When people drive while they are tired, drowsy or sleepy, this is commonly referred to as “driver fatigue” or drowsy driving.
NHTSA estimates that in 2017, 91,000 police-reported crashes involved drowsy drivers. These crashes led to an estimated 50,000 people injured and nearly 800 deaths.
Sleepiness can result in crashes any time of the day or night, but three factors are most commonly associated with drowsy-driving crashes:
- Occur most frequently between midnight and 6 a.m., or in the late afternoon.
- Often involve only a single driver (and no passengers) running off the road at a high rate of speed with no evidence of braking.
- Frequently occur on rural roads and highways.
Knowing that drowsy driving is a top cause of car accidents – what can you do to prevent drowsy driving? Below are seven tips from the National Highway Traffic Safety Administration (NHTSA).
How To Avoid Driving Drowsy
- Getting adequate sleep on a daily basis is the only true way to protect yourself against the risks of driving when you’re drowsy. Experts urge consumers to make it a priority to get seven to eight hours of sleep per night. For more information on healthy sleep, see In Brief: Your Guide to Healthy Sleep at the National Heart, Lung, and Blood Institute website.
- Before the start of a long family car trip, get a good night’s sleep, or you could put your entire family and others at risk.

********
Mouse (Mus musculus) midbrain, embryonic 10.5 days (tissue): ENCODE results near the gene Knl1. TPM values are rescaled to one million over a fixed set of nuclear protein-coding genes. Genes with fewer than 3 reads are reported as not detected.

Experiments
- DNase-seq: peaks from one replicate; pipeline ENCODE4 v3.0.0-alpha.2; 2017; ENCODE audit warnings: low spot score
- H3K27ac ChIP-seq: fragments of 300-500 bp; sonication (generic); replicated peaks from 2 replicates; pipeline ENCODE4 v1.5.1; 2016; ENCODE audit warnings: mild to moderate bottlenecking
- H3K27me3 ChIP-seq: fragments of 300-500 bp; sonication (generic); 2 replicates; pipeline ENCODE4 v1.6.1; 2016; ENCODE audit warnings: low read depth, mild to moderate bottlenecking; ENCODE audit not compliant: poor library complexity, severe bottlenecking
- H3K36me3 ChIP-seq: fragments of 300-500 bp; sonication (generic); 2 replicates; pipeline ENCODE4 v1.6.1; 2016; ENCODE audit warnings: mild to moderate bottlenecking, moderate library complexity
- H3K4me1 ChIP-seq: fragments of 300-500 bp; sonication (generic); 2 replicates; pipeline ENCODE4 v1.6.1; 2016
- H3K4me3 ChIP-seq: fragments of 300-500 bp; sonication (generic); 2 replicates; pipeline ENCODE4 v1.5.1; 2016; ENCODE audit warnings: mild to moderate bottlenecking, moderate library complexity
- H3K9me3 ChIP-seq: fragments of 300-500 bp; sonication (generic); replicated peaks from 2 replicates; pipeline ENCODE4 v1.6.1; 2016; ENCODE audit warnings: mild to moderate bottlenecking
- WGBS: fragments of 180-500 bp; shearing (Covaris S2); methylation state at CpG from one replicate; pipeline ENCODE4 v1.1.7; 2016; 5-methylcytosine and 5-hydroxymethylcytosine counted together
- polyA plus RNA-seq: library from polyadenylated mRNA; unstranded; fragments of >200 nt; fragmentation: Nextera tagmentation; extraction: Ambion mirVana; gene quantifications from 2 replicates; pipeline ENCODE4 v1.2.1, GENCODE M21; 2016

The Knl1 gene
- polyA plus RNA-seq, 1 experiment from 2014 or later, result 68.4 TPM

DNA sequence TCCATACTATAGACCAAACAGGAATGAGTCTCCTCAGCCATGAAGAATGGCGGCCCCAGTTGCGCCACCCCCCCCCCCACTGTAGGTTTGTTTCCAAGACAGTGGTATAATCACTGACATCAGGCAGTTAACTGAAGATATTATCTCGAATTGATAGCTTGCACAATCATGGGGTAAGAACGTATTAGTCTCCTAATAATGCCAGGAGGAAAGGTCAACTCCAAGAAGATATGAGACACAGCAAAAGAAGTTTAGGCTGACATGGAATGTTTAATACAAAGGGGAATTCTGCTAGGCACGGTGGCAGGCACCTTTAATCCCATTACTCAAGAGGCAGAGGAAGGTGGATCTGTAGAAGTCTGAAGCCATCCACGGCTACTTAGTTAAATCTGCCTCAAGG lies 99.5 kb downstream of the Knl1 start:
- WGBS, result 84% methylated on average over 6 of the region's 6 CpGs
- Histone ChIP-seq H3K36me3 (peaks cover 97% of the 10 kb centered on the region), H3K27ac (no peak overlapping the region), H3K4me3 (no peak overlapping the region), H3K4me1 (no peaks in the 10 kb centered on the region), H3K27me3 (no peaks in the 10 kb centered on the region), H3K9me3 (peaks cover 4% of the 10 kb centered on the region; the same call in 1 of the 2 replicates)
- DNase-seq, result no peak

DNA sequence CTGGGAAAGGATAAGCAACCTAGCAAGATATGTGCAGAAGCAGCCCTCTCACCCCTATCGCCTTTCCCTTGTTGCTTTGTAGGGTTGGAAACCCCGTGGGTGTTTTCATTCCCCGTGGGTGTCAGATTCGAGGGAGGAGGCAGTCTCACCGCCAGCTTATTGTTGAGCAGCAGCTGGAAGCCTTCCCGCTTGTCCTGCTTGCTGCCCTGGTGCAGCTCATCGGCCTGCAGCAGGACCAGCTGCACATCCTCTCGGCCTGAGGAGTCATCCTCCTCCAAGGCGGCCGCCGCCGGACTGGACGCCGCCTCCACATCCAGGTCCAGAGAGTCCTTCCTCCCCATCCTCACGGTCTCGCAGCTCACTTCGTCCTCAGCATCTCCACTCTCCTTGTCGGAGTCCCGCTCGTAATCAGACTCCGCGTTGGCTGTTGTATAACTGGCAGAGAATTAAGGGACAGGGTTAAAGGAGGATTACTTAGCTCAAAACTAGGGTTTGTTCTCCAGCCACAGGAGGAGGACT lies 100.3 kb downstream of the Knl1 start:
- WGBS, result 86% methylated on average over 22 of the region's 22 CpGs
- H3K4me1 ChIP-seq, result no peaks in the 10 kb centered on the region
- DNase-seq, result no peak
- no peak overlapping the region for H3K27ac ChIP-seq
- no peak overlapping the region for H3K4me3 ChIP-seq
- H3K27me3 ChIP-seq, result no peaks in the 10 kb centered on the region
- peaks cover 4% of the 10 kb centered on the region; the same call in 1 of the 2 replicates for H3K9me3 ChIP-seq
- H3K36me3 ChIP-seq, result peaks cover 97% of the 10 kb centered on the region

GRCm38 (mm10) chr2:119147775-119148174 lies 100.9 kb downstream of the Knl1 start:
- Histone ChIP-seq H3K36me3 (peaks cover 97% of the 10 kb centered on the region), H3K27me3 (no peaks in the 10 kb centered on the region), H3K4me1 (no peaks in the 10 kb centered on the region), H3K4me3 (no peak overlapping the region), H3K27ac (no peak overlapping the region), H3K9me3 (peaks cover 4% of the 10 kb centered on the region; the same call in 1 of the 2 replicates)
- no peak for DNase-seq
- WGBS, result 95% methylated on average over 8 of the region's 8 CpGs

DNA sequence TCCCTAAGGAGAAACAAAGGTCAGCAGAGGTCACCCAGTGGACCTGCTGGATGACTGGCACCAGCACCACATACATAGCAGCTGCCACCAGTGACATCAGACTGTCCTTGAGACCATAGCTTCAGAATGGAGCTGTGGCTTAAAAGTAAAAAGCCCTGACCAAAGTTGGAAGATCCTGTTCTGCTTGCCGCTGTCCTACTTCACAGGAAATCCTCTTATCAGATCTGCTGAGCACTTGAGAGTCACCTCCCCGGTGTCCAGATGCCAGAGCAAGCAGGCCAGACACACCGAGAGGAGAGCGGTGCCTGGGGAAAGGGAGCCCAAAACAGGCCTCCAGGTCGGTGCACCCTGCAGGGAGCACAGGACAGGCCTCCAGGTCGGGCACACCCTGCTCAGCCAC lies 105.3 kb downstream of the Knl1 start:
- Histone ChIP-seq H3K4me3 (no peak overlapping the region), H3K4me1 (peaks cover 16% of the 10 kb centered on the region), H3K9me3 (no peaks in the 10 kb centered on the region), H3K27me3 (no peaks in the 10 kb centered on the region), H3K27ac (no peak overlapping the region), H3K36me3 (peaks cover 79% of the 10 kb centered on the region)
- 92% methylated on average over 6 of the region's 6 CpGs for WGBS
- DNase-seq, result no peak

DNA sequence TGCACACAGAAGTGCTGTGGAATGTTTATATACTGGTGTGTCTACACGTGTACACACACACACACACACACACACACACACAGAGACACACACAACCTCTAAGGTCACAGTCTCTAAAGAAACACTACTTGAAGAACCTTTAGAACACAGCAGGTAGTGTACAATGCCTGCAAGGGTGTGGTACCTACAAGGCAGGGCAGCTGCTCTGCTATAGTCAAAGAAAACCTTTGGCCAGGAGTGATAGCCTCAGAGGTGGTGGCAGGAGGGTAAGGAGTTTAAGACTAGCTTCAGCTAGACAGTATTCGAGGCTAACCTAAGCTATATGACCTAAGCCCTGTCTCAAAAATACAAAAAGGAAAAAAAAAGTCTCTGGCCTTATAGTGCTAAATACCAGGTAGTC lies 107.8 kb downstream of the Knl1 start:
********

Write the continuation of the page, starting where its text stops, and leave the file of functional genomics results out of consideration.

- Many teens do not get enough sleep at a stage in life when their biological need for sleep increases, which makes them vulnerable to the risk of drowsy-driving crashes, especially on longer trips. Advise your teens to delay driving until they’re well-rested.
- Avoid drinking any alcohol before driving. Consumption of alcohol interacts with sleepiness to increase drowsiness and impairment.
- Always check your prescription and over-the-counter medication labels to see if drowsiness could result from their use.
- If you take medications that could cause drowsiness as a side effect, use public transportation when possible.
- If you drive, avoid driving during the peak sleepiness periods (midnight – 6 a.m. and late afternoon). If you must drive during the peak sleepiness periods, stay vigilant for signs of drowsiness, such as crossing over roadway lines or hitting a rumble strip, especially if you’re driving alone.
The NHTSA is working with the Centers for Disease Control and Prevention and the National Institutes of Health to expand the understanding of drowsy driving and reduce related deaths and injuries.
Other useful resources:
- NHTSA Drowsy Driving Research and Program Plan
- Asleep at the Wheel: A Nation of Drowsy Drivers
- The National Sleep Foundation’s Drowsy Driving Prevention Week
- Risky Driving: Drowsy Driving by NHTSA
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